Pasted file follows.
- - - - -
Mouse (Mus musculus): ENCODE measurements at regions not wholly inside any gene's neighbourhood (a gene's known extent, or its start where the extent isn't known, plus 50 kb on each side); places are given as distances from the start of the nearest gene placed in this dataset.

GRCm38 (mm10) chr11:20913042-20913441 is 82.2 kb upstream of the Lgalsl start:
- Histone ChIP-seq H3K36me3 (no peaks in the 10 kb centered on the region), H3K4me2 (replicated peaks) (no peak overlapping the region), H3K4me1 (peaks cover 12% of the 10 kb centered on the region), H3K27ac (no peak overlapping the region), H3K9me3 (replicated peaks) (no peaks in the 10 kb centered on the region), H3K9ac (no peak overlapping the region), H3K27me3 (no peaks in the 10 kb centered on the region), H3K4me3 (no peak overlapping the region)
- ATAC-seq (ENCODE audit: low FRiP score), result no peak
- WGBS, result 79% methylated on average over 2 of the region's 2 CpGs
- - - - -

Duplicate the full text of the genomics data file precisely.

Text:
Mouse (Mus musculus): ENCODE measurements at regions not wholly inside any gene's neighbourhood (a gene's known extent, or its start where the extent isn't known, plus 50 kb on each side); places are given as distances from the start of the nearest gene placed in this dataset.

GRCm38 (mm10) chr11:20913042-20913441 is 82.2 kb upstream of the Lgalsl start:
- Histone ChIP-seq H3K36me3 (no peaks in the 10 kb centered on the region), H3K4me2 (replicated peaks) (no peak overlapping the region), H3K4me1 (peaks cover 12% of the 10 kb centered on the region), H3K27ac (no peak overlapping the region), H3K9me3 (replicated peaks) (no peaks in the 10 kb centered on the region), H3K9ac (no peak overlapping the region), H3K27me3 (no peaks in the 10 kb centered on the region), H3K4me3 (no peak overlapping the region)
- ATAC-seq (ENCODE audit: low FRiP score), result no peak
- WGBS, result 79% methylated on average over 2 of the region's 2 CpGs